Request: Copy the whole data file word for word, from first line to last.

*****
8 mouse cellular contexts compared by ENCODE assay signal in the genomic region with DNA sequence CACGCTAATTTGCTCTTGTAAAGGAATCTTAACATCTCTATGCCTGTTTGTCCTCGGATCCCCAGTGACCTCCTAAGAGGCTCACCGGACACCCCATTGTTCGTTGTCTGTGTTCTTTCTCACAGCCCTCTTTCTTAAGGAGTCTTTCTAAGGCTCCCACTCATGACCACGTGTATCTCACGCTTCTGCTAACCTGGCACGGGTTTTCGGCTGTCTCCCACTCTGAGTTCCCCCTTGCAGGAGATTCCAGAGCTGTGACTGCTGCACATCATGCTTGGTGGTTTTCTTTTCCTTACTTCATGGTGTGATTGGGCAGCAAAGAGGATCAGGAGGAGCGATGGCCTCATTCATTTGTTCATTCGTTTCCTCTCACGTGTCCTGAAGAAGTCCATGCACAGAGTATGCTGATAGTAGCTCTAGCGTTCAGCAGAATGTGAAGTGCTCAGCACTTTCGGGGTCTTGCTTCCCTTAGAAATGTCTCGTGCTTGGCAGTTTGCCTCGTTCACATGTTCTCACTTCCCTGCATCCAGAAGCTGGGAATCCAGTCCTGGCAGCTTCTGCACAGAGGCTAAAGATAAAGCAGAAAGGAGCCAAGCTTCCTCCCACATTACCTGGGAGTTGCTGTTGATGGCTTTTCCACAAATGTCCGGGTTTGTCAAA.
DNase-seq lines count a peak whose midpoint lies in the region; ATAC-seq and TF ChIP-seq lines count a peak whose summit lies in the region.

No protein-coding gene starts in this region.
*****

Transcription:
8 mouse cellular contexts compared by ENCODE assay signal in the genomic region with DNA sequence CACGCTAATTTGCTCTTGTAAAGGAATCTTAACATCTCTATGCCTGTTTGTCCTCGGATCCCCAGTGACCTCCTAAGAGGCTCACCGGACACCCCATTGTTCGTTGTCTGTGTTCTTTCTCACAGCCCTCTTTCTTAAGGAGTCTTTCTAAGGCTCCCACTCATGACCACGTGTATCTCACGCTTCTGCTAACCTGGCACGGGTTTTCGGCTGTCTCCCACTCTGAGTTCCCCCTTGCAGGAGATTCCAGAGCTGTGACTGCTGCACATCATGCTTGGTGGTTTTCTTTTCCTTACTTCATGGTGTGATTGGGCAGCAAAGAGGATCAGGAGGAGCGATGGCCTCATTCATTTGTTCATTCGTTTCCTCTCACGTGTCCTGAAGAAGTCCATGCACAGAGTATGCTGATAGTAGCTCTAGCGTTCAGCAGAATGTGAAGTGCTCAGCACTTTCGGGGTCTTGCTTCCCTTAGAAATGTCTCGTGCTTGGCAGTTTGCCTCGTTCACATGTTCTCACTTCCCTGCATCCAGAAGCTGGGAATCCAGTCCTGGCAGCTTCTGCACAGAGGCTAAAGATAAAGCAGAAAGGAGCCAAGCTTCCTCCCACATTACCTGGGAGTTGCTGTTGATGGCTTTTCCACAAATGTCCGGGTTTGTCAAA.
DNase-seq lines count a peak whose midpoint lies in the region; ATAC-seq and TF ChIP-seq lines count a peak whose summit lies in the region.

No protein-coding gene starts in this region.